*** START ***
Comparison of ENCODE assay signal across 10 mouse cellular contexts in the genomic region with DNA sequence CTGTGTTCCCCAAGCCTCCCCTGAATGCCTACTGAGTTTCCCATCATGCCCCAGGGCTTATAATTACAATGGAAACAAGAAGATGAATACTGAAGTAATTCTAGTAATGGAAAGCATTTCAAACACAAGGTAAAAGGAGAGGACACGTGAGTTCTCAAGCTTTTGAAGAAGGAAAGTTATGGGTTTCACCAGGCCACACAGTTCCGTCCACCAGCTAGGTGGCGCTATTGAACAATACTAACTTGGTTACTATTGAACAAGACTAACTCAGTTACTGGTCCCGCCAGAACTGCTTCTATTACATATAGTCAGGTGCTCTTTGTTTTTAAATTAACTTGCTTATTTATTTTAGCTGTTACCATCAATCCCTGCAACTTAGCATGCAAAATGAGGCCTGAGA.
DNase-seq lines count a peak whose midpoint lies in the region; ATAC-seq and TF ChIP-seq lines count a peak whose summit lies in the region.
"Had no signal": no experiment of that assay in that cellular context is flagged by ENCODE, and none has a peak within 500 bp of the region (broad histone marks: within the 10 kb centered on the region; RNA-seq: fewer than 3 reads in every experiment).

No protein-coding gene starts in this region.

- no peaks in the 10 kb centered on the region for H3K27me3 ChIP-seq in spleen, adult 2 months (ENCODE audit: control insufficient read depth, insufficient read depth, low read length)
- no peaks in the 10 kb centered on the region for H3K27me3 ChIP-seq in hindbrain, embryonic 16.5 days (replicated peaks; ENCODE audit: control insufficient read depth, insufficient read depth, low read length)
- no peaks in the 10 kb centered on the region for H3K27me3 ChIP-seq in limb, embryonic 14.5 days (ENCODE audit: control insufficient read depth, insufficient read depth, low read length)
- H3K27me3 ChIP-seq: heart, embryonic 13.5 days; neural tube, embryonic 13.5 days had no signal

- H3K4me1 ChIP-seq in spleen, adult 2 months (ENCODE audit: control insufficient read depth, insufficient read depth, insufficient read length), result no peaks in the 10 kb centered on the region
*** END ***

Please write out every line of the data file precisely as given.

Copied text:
Comparison of ENCODE assay signal across 10 mouse cellular contexts in the genomic region with DNA sequence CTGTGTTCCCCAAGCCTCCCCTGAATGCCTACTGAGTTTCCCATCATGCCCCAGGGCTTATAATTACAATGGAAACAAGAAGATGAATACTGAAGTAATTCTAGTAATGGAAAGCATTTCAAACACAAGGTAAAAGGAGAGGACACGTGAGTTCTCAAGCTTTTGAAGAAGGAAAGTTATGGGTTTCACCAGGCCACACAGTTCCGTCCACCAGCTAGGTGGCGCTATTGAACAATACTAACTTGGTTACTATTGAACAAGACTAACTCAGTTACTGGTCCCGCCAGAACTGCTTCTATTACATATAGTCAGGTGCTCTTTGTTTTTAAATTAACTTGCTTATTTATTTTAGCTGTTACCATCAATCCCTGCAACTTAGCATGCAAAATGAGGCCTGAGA.
DNase-seq lines count a peak whose midpoint lies in the region; ATAC-seq and TF ChIP-seq lines count a peak whose summit lies in the region.
"Had no signal": no experiment of that assay in that cellular context is flagged by ENCODE, and none has a peak within 500 bp of the region (broad histone marks: within the 10 kb centered on the region; RNA-seq: fewer than 3 reads in every experiment).

No protein-coding gene starts in this region.

- no peaks in the 10 kb centered on the region for H3K27me3 ChIP-seq in spleen, adult 2 months (ENCODE audit: control insufficient read depth, insufficient read depth, low read length)
- no peaks in the 10 kb centered on the region for H3K27me3 ChIP-seq in hindbrain, embryonic 16.5 days (replicated peaks; ENCODE audit: control insufficient read depth, insufficient read depth, low read length)
- no peaks in the 10 kb centered on the region for H3K27me3 ChIP-seq in limb, embryonic 14.5 days (ENCODE audit: control insufficient read depth, insufficient read depth, low read length)
- H3K27me3 ChIP-seq: heart, embryonic 13.5 days; neural tube, embryonic 13.5 days had no signal

- H3K4me1 ChIP-seq in spleen, adult 2 months (ENCODE audit: control insufficient read depth, insufficient read depth, insufficient read length), result no peaks in the 10 kb centered on the region